Friday, June 10th, 2016


You are the One

"Does it matter that we might be living in a simulation?" That question has been raised more often since Elon Musk suggested the possibility in a recent interview. He's not the only one who thinks it's a possibility (or even a likelihood). If we're part of a computer simulation, then this election year seems like a good time for a system software update. The New Yorker's Joshua Rothman helps explain why the posthuman future has never been easier to imagine -- especially for those who work at the forefront of technology.? (After reading this, I had a terrible dream that I was reincarnated as part of a Windows Phone.)



Hulk Hogan spent a career competing against opponents in fake fights where no one was supposed to really get hurt. His career as a plaintiff has been very different. If the goal of his Peter Thiel-backed sex tape lawsuit against Gawker was to drive the indie publisher into bankruptcy, then it was a success as Gawker just filed Chapter 11 to protect assets from seizure by Hulk Hogan. This could be the first celebrity sex tape without a happy ending.


Weekend Reads

"Davontae Sanford was released Wednesday from prison after serving nine years for a murder to which he confessed, but the state now doubts he committed." The Atlantic's J. Weston Phippen on a story that is representative of a broad trend: How an Innocent Teenager Confessed to Murder.

+ "It was a century-long marriage made in heaven, as start-up department stores and start-up newspapers fed each other, and both became wealthy. Now, once again, their fortunes are fused -- as both suffer epochal declines." Politico's Ken Doctor on The Macy's Factor.

+ "Who helps wounded veterans? Adele Levine shares her experience working with military amputees as a physical therapist at Walter Reed Army Medical Center." From The War Horse: The Man With Half A Head.

+ "I spend thousands of dollars on nostalgic toy horses. When I finally opened up to my husband about my hush-hush habit, it actually brought us closer together." From Narratively: How I learned to stop worrying and embrace my My Little Pony obsession. (As of this week, I have two dogs and three cats. At this point, a toy pet fetish would come as a relief.)


This Must Be Some Kind Mix Up

"On the day they're born, all the fluffy male chicks born to egg-laying hens at hatcheries are gruesomely killed -- usually by being run, while conscious, through what is essentially a blender." WaPo on the disturbing practice that large egg producers have pledged to stop by 2020.


String Theory

As more Americans get hooked on opioids, some hospitals are looking for ways to ease pain without resorting to the addictive drugs. From the NYT: "Instead of opioids, an ER in New Jersey now treats many pain patients with alternatives like laughing gas, trigger-point injections and even a therapy harp." (I wonder if a therapy harp and laughing gas aren't a little redundant.)

+ Quartz: A new study of 250 million patients shows medicine is still full of guesswork.


This is a Dirty Little Blurb

12,167 hours. That's about how much time we each spend washing our bodies. Are we wasting too much time in the shower? Do we even need to bathe? And are we scrubbing away the very bacteria that's there to protect us? Those questions are addressed by James Hamblin's piece: I Quit Showering, and Life Continued. If I tried this, I'm pretty sure my family would be living at an Extended Stay America within 48 hours.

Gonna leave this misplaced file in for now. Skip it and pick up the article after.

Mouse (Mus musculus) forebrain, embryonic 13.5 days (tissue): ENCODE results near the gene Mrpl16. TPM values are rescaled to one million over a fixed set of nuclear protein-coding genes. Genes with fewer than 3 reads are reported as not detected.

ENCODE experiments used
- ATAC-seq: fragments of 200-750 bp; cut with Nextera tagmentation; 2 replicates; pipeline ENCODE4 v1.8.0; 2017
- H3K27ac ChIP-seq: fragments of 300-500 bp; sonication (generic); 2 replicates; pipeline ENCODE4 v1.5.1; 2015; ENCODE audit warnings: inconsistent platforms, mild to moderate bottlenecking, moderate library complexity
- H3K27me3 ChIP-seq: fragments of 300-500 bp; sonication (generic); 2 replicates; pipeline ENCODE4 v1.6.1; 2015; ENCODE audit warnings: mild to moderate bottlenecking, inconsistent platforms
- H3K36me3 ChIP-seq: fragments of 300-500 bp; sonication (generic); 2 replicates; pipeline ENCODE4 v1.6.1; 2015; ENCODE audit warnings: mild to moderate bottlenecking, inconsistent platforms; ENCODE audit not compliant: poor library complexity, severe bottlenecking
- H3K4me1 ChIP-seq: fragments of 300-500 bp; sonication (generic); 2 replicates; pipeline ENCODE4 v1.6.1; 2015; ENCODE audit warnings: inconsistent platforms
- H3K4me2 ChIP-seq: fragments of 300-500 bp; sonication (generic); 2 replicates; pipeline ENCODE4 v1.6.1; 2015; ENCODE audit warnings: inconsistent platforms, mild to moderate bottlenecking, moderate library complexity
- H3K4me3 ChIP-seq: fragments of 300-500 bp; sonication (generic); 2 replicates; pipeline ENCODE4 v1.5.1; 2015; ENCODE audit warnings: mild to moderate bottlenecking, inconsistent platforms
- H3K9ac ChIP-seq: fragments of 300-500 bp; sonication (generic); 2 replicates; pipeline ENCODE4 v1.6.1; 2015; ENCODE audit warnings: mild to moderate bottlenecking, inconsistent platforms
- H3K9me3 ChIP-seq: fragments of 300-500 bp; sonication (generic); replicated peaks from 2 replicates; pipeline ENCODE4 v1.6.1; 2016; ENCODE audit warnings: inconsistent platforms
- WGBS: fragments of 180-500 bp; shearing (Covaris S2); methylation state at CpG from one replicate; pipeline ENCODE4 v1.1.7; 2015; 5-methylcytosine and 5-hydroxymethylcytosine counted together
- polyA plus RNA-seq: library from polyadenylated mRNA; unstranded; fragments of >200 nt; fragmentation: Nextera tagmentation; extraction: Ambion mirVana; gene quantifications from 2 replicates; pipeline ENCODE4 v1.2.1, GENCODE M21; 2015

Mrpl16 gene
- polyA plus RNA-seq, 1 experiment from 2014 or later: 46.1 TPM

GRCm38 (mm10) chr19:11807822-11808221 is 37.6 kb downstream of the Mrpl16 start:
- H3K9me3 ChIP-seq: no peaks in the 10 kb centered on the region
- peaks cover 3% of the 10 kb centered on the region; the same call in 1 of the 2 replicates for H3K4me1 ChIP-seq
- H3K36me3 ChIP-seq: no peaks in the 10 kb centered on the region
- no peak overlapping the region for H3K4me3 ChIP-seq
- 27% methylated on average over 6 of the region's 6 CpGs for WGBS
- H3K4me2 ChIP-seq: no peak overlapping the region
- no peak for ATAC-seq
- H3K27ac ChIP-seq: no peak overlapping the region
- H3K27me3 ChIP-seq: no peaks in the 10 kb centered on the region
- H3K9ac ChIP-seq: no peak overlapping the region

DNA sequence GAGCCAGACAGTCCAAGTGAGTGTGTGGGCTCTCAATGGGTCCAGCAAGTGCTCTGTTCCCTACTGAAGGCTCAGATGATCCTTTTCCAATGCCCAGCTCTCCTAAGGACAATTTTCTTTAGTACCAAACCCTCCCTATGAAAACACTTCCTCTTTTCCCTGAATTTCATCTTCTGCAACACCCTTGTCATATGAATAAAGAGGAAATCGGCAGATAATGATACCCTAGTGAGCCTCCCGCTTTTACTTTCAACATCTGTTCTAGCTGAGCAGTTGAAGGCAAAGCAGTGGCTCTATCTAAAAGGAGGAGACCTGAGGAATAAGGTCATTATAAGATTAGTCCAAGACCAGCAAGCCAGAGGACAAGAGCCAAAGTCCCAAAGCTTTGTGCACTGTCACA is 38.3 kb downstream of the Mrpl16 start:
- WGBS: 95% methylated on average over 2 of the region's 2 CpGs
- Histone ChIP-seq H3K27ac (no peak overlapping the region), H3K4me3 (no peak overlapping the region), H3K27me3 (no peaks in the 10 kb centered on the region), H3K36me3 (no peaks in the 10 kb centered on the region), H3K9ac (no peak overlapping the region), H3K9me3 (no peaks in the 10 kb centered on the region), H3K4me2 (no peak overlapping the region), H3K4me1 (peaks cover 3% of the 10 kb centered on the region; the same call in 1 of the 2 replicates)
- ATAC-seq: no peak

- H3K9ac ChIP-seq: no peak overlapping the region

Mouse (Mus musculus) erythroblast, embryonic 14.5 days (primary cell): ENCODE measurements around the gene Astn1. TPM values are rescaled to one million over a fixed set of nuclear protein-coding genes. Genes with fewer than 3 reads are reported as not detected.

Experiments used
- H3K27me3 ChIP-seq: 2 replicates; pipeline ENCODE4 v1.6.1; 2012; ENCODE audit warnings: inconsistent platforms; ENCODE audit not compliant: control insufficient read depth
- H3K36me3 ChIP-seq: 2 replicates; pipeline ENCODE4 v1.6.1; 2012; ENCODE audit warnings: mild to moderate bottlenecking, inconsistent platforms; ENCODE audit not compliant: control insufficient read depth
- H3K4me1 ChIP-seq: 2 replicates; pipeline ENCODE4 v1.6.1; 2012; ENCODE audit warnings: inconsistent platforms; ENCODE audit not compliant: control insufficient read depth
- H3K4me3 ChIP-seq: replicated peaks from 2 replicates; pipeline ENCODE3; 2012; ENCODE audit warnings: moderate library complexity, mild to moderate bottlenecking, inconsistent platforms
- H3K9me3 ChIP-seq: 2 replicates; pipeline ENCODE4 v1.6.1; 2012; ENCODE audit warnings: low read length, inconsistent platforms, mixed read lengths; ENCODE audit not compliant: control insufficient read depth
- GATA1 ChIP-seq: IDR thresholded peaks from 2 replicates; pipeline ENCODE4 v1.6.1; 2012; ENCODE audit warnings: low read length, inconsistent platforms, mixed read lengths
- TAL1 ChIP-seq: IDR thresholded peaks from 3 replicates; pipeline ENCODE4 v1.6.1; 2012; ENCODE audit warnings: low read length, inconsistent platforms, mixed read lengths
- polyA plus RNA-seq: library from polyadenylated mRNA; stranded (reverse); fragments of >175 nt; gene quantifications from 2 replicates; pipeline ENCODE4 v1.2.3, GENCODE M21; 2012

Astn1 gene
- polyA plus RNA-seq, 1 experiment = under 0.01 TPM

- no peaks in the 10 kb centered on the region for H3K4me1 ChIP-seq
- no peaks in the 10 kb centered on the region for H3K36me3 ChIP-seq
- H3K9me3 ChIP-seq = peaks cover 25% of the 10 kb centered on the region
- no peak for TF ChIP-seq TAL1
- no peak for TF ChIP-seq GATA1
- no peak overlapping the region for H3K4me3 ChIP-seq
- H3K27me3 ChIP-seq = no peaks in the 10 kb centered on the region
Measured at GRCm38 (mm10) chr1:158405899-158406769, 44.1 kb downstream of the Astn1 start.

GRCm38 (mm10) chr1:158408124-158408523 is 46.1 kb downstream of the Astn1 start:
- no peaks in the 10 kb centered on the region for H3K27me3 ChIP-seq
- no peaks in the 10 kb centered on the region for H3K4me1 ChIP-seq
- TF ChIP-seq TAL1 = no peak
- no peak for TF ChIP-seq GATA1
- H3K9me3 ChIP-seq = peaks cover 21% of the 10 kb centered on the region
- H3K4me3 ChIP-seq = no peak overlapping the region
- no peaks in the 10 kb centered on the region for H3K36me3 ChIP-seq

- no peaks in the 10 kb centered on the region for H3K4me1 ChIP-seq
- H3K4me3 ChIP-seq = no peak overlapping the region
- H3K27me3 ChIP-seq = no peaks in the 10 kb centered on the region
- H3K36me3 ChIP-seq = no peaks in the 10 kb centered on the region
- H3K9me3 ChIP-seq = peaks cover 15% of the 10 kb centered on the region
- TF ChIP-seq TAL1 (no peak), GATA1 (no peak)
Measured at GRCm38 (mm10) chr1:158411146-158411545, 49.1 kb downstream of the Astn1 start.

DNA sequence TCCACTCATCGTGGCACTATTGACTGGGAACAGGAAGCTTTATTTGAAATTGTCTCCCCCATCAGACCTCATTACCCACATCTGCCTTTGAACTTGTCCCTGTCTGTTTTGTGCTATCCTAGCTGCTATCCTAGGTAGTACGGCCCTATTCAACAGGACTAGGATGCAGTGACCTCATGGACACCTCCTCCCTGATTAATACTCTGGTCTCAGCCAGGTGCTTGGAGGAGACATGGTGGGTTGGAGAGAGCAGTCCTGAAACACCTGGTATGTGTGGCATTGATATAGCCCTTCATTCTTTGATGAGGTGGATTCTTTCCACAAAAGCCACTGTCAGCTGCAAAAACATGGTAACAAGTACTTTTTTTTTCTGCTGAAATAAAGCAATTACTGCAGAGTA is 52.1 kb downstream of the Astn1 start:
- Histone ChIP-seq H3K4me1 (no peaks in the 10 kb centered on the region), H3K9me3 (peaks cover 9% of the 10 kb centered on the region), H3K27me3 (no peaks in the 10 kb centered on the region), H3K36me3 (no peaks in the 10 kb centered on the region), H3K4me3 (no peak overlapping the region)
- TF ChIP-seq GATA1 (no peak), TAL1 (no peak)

+ I recently saw an interesting presentation by a company that is looking to replace some of the bacteria we wash away (or avoid by staying inside all the time) with a collection of mists and cleansers. If you want join my journey into bacteria, check out the Mother Dirt bundle. You can get my 25% discount with this code: THEWHAT25. (I was down to either trying this or closing my laptop and going outside.)


Taking the Gloves Off

As I'm writing this, a lot of you could watching updates of the Muhammad Ali funeral. Here are updates from the Washington Post and from The Undefeated.

+ We lost another sports great this week as Gordie Howe died at the age of 88. People called him Mr. Hockey. And no one questioned whether he lived up to the nickname.


Two Waters, Please

Restaurants want you to come in, be with people you feel relaxed around, leave after a reasonable amount of time, and feel loose enough to have a few drinks and order a big meal. In other words, they hate customers who are on Tinder dates. And they can spot them right away.


Franchise Opportunity?

"Affiliates were expected to find their own victims and set their own ransom demands. Some preferred to cast as wide a net as possible, using networks of compromised computers called botnets to infect many computers at once. Others preferred to chase high-value targets like rich individuals or critical services -- think hospitals or government agencies -- that might be willing to pay much higher ransoms to regain access to their systems." In case you were wondering, here's how to run a Russian hacking ring.s


Bottom of the News

"His taste buds are insured for more than both of Rihanna's legs and on par with one of Madonna's boobs, depending on the exchange rate." Learn how the world's most valuable master tea taster found his calling.

+ Wired: Nice Minnesotans Don't Get the Cruelly Efficient Zipper Merge.

+ The NYT makes the case that periods are going out of style by publishing an article without any. (There's no doubt we're entering the age of the semi-colon.)

+ The Marshall Project on the dogs that can sniff out iPhones almost anywhere. (I wonder if I can borrow one of them to find out where my son keeps hiding my iPad.)